More Power, Less Grace


Surely loyal supporters of The Texas Observer will get at least a little pissed off when they learn President John Kennedy—who already had a veritable revolving harem—was such a greedy sex maniac that he stole the girlfriend of one of this publication’s most famous editors, Bill Brammer.

Only a few months after Kennedy’s inauguration, Hugh Sidey was working late in Time magazine’s Washington bureau when he was interrupted by Brammer’s lovelorn complaint. Little Billy said he had just learned the young woman he was dating, Diana de Vegh, was also having an affair with the President. He told Sidey that he had asked her why she did it. “Nothing will come of it,” she is said to have replied, “but he has a hold on me.” What kind of hold? “Power,” she answered.

So there you have it: Power—the second half of this fluffy book’s title. And Kennedy seems to have used it much more often to get women into bed than to fix national and international problems.

But Brammer never lost his sense of humor. Several months later he wrote a friend in Texas:

Jack Kennedy is down in his back, and this has apparently limited his roundering, for he does not often call to bug his teenage mistress to whom I am secretly engaged. Very late on a recent evening a voice that was unmistakably our Leader’s reached me on the phone, inquiring of ‘Diaawhnah.’ (I started to say she’d gone to ‘Cuber’ for a week and a hawrf.) I informed him that she was in the bawrth, tidying herself, and he rang off rather abruptly.

Obviously, Brammer was a much better novelist than reporter because Kennedy’s being “down in his back” didn’t even slow his roundering. The index shows that Sally Bedell Smith, our author, devotes all or portions of 154 pages to writing about Kennedy’s “affairs.”

Kennedy’s back was indeed a bummer—once he had to have a cherry-picker lift him into Air Force One—but that didn’t stop his roundering, no sirree, because he had the able assistance of Max Jacobson, better known as “Dr. Feelgood” to his rich and famous clients who floated through life on his injections.

Before his debate with Richard Nixon and to prepare for his State of the Union speeches and before dealing with leaders in Europe—aside from the dozens of times he just needed a shot to steady himself around the White House—Kennedy called on “Dr. Feelgood” to use the needle. On one occasion, taxpayers footed the bill to fly “Dr. Feelgood” and his wife to Europe—the only ones on the Air France plane.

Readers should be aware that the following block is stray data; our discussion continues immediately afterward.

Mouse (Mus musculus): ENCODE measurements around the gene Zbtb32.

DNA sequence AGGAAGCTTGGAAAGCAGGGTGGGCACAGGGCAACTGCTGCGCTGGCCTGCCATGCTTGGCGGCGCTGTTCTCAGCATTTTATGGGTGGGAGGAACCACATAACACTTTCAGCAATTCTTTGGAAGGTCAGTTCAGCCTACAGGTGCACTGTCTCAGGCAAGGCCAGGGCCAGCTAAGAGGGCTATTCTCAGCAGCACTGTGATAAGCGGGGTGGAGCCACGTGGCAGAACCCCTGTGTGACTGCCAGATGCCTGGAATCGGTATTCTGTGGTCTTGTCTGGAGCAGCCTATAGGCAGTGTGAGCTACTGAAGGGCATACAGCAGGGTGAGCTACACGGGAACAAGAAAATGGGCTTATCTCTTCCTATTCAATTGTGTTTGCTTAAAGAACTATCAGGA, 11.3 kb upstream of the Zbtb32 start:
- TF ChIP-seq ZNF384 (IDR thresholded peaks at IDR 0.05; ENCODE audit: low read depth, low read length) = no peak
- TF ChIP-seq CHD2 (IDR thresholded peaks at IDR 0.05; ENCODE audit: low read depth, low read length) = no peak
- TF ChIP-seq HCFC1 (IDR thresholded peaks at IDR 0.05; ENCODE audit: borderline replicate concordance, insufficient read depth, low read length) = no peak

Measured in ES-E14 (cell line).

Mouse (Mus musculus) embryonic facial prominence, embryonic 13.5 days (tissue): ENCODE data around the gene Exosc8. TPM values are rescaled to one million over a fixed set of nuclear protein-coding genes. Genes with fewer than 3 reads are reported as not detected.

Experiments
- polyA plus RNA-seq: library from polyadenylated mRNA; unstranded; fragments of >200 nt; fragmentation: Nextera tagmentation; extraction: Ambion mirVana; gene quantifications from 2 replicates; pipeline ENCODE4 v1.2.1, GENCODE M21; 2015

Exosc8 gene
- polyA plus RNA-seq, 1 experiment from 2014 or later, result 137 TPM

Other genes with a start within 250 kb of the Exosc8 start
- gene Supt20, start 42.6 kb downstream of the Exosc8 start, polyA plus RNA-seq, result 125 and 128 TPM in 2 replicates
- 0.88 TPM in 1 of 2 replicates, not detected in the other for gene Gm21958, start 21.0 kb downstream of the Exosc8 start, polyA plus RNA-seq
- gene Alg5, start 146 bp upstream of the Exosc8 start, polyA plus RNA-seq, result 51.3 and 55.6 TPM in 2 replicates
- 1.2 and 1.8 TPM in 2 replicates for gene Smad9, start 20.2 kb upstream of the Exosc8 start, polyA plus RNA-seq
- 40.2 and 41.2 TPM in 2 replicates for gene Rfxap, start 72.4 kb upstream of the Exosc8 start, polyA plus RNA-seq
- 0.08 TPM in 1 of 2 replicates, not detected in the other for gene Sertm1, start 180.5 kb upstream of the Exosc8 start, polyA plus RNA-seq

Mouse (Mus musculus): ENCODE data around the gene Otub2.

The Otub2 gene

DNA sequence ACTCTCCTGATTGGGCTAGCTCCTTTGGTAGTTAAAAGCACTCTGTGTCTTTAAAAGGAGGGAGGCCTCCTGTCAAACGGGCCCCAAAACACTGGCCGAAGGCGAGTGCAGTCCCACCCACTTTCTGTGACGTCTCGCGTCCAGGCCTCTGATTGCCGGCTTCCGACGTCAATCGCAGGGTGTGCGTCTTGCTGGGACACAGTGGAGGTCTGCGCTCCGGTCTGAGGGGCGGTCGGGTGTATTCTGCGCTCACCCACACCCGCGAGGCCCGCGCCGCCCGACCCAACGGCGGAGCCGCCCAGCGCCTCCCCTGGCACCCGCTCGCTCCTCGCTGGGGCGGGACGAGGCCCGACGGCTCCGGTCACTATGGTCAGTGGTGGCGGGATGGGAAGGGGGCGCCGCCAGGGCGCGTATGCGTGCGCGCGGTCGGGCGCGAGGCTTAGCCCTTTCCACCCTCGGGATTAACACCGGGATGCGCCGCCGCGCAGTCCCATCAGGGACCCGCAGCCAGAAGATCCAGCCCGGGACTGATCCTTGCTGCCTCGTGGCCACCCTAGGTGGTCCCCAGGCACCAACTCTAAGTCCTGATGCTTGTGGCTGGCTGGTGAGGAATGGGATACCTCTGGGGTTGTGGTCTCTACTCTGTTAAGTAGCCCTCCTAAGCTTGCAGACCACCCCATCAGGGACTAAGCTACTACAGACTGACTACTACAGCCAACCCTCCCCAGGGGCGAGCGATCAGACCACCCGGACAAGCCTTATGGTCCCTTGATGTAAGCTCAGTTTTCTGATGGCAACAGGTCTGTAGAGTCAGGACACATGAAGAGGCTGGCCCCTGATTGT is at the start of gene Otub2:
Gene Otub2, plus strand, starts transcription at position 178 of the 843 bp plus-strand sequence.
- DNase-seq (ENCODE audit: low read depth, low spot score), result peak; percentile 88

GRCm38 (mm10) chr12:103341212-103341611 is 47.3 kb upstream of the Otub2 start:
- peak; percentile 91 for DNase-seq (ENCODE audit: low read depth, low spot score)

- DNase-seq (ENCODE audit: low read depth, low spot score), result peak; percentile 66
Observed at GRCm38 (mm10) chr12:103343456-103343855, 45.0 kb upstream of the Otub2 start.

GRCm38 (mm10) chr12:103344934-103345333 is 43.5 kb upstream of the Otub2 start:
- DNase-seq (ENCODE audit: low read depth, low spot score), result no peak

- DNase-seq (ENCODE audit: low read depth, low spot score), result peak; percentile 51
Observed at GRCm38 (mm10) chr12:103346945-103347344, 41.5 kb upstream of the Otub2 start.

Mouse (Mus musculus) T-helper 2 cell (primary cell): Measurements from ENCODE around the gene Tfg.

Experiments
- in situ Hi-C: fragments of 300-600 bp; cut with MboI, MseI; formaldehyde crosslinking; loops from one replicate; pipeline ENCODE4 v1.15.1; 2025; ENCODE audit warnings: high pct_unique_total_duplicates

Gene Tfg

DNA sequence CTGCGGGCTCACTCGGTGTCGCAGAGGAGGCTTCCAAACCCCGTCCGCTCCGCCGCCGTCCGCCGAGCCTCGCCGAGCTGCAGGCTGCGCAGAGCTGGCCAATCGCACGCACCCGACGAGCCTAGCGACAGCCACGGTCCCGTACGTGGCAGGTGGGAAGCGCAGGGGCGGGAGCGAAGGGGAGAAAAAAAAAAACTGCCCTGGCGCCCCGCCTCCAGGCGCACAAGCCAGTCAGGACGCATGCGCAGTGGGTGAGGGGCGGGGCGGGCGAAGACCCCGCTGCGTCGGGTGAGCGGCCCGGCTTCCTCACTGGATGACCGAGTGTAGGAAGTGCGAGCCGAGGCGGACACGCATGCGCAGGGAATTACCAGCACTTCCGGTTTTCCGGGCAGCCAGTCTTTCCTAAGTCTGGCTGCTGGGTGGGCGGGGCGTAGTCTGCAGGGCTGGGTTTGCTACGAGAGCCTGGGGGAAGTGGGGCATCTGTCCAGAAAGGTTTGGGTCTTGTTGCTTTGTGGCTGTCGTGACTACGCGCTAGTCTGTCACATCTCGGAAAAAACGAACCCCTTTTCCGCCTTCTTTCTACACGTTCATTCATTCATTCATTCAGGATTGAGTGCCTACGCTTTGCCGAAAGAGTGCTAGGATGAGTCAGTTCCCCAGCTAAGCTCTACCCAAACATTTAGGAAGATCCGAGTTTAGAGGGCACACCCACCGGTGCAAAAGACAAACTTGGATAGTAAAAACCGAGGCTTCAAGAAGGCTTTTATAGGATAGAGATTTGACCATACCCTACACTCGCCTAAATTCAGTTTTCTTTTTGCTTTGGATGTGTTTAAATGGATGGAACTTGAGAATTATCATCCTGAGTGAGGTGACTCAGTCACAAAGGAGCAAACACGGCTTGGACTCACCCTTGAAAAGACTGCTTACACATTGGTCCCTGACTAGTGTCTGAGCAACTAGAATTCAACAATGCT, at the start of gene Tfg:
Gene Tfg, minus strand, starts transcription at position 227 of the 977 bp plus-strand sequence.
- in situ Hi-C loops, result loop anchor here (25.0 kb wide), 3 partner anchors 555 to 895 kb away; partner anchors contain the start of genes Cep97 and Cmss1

When brother Bobby suggested that he lay off the drugs, the President replied, “I don’t care if it’s horse piss. It works.”

In Kennedy’s 14 years in the House and Senate, he had shown no leadership or imagination. He won election to the presidency in 1960 by the smallest margin in 100 years, and he surely would have lost the election if voters had known of his serious physical defects—some of which caused such pain they must have clouded his reasoning. Kennedy successfully covered up the fact that since 1947 he had had Addison’s disease, which can be fatal. By the time he was 40, he had been given the Catholic last rites four times.

Lyndon Johnson would certainly have known of Kennedy’s serious illness. (After all, LBJ was a bosom buddy of J. Edgar Hoover, who knew everything.) Did it influence his acceptance of the dreary and often insulting job of being Kennedy’s vice president? Sally Bedell Smith says LBJ told Clare Boothe Luce, “I looked it up. One out of every four presidents has died in office. I’m a gamblin’ man, darlin’, and this is the only chance I got.”

Top journalists helped Kennedy cover up his physical defects, his womanizing, and his bungling of foreign policies. Indeed, there were more press whores around Kennedy than there were mistresses. Arthur Krock of The New York Times helped Kennedy write Profiles In Courage and then, says Smith, he “log rolled” the Pulitzer committee into giving Kennedy its prize. Famous columnists such as Joseph Kraft and Walter Lippmann constantly sucked up to Kennedy.

And when Kennedy appointed brother Robert to be attorney general—”a brazen act of nepotism,” Smith accurately calls it—the press scarcely muttered. And in the Senate, another house of ill repute, only one member cast a vote against Robert’s confirmation.

In Grace and Power, “grace” is represented by social occasions of various degrees of foppish and often drunken excess; “power” is represented by an appallingly stupid political atmosphere.